Yes, absolutely. I understand that sister.  Alhumdulilah, may Allah Almighty bless your dear parents and you.  Ameen.     Actually I didn't mean literally forcing to get married.  Sorry for not clarifying that better.   What I meant was, if the issue is mentioned too often or over-emphasized, it could pressure one's mind and can sometimes be stressful.  But I'm sure the intention of parents is always positive and thus you will be able to take care of it with patience and respect.  InshAllah, ameen.


It's not easy to find people who doesn't follow hadith in general. I would love to meet at least one sister in my own country who're not a hadith follower, but Allah has not let me meet one yet.

Unfortunately that's the problem.   Those Muslims who follow only the Quran (which is exactly what our beloved Prophet did), are very few in this world and they're scattered far and wide in different lands or countries.   

That's why our MV team here is so small.  We just couldn't find any more we could trust with Quran alone. 

Then again, there are also folks who use the title "Quran alone" to promote their own agenda by incorrect translations and commentaries of Quranic Verses.  Such an approach is also a similar transgression as the idea of hadith. 

InshAllah, if Allah wills, He will provide us with the true righteous group of submitters in Jannat (Paradise) who were focused on the Quran alone.  InshAllah, ameen.  Consequently, it's very comforting to recite Verse 12:101 .. the supplication of Prophet Yusuf (Joseph), quote:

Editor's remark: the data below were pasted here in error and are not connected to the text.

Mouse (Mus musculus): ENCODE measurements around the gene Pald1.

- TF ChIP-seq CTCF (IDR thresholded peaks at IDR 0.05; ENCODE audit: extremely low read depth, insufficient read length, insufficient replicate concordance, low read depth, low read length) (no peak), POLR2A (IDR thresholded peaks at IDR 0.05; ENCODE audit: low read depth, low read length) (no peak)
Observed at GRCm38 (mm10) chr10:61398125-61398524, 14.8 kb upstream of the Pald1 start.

"Fatira al-samawati wal ardi anta waliy-yi fi al-dunya wal akhrati ta-wafani musliman wa-alhiqni bil-salihina."  (12:101)

Translation:
"Creator of the heavens and the earth! You are my Protector in the world and the Hereafter.  Make me to die submissive (unto You), and join me to the righteous."

Ameen ya Rab, ameen.


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Heba E. Husseyn
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« Reply #4 on: May 06, 2018, 11:03:29 pm »

Just to mention a point that could be viewed as within the context of this topic. 

Rushing anyone to get married (not just daughters but sometimes sons are also rushed into marriage by well-meaning family members) brings the risk of an unhappy marriage.  This aspect is cited in Verse 33:37 (Surah Al-Ahzab).

"And when you said unto him on whom Allah has conferred favour and you have conferred favour: Keep your wife to yourself, and fear Allah. And you did hide in your mind that which Allah was to bring to light, and you did fear mankind whereas Allah has a better right that you should fear Him."  (33:37) Al-Ahzab.

The reference in this Verse is to the unhappy marriage of Zeid, the Prophet's (pbuh) freedman and adopted son to the Prophet's first cousin, Zainab bin Jahsh, a wealthy lady of Qureysh.  Zainab was the Prophet's aunt's daughter.  The Prophet (pbuh) arranged this marriage with the intent of abolishing the old barrier created by the pride of the elites refusing to marry into middle-class or poor families.  Historical data has consistently conveyed that neither Zainab nor her brother agreed to this match, and since long Zainab and her family felt she would be a suitable match for her cousin, the Prophet himself.  But the Prophet ignored their wishes and was very eager that Zainab should marry Zeid, for whom, considering the social differences, this marriage was quite an embarrassment.